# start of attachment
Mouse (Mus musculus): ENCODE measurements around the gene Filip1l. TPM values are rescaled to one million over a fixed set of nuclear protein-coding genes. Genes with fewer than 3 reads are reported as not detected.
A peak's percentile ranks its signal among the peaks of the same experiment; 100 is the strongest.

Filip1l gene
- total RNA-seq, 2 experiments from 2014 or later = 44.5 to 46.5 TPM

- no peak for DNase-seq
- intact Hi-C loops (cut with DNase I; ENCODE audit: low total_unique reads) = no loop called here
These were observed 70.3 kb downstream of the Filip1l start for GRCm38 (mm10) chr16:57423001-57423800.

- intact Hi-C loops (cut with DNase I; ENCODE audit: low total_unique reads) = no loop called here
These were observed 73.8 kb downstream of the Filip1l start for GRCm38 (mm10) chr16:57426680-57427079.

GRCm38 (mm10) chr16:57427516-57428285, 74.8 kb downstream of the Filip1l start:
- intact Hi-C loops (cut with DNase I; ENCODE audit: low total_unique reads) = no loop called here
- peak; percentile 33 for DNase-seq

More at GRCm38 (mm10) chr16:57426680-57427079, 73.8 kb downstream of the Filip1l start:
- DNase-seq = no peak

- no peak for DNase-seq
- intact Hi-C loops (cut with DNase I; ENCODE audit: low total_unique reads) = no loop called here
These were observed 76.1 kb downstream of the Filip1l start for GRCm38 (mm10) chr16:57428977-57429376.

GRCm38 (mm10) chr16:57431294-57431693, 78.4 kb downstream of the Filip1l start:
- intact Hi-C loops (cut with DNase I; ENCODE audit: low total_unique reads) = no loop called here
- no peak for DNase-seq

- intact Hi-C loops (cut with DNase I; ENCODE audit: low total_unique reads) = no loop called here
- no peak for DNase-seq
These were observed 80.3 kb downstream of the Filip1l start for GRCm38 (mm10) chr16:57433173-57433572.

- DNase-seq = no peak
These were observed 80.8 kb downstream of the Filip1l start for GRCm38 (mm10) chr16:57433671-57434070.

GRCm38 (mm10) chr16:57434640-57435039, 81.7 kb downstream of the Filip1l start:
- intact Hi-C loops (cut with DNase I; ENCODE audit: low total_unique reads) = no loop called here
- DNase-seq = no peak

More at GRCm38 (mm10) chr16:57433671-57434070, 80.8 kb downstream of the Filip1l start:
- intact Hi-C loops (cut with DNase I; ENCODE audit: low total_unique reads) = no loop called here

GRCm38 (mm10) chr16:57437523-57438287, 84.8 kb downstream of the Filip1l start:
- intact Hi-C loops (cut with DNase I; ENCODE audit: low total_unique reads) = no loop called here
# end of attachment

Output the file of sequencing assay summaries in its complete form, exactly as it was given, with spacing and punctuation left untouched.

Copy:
Mouse (Mus musculus): ENCODE measurements around the gene Filip1l. TPM values are rescaled to one million over a fixed set of nuclear protein-coding genes. Genes with fewer than 3 reads are reported as not detected.
A peak's percentile ranks its signal among the peaks of the same experiment; 100 is the strongest.

Filip1l gene
- total RNA-seq, 2 experiments from 2014 or later = 44.5 to 46.5 TPM

- no peak for DNase-seq
- intact Hi-C loops (cut with DNase I; ENCODE audit: low total_unique reads) = no loop called here
These were observed 70.3 kb downstream of the Filip1l start for GRCm38 (mm10) chr16:57423001-57423800.

- intact Hi-C loops (cut with DNase I; ENCODE audit: low total_unique reads) = no loop called here
These were observed 73.8 kb downstream of the Filip1l start for GRCm38 (mm10) chr16:57426680-57427079.

GRCm38 (mm10) chr16:57427516-57428285, 74.8 kb downstream of the Filip1l start:
- intact Hi-C loops (cut with DNase I; ENCODE audit: low total_unique reads) = no loop called here
- peak; percentile 33 for DNase-seq

More at GRCm38 (mm10) chr16:57426680-57427079, 73.8 kb downstream of the Filip1l start:
- DNase-seq = no peak

- no peak for DNase-seq
- intact Hi-C loops (cut with DNase I; ENCODE audit: low total_unique reads) = no loop called here
These were observed 76.1 kb downstream of the Filip1l start for GRCm38 (mm10) chr16:57428977-57429376.

GRCm38 (mm10) chr16:57431294-57431693, 78.4 kb downstream of the Filip1l start:
- intact Hi-C loops (cut with DNase I; ENCODE audit: low total_unique reads) = no loop called here
- no peak for DNase-seq

- intact Hi-C loops (cut with DNase I; ENCODE audit: low total_unique reads) = no loop called here
- no peak for DNase-seq
These were observed 80.3 kb downstream of the Filip1l start for GRCm38 (mm10) chr16:57433173-57433572.

- DNase-seq = no peak
These were observed 80.8 kb downstream of the Filip1l start for GRCm38 (mm10) chr16:57433671-57434070.

GRCm38 (mm10) chr16:57434640-57435039, 81.7 kb downstream of the Filip1l start:
- intact Hi-C loops (cut with DNase I; ENCODE audit: low total_unique reads) = no loop called here
- DNase-seq = no peak

More at GRCm38 (mm10) chr16:57433671-57434070, 80.8 kb downstream of the Filip1l start:
- intact Hi-C loops (cut with DNase I; ENCODE audit: low total_unique reads) = no loop called here

GRCm38 (mm10) chr16:57437523-57438287, 84.8 kb downstream of the Filip1l start:
- intact Hi-C loops (cut with DNase I; ENCODE audit: low total_unique reads) = no loop called here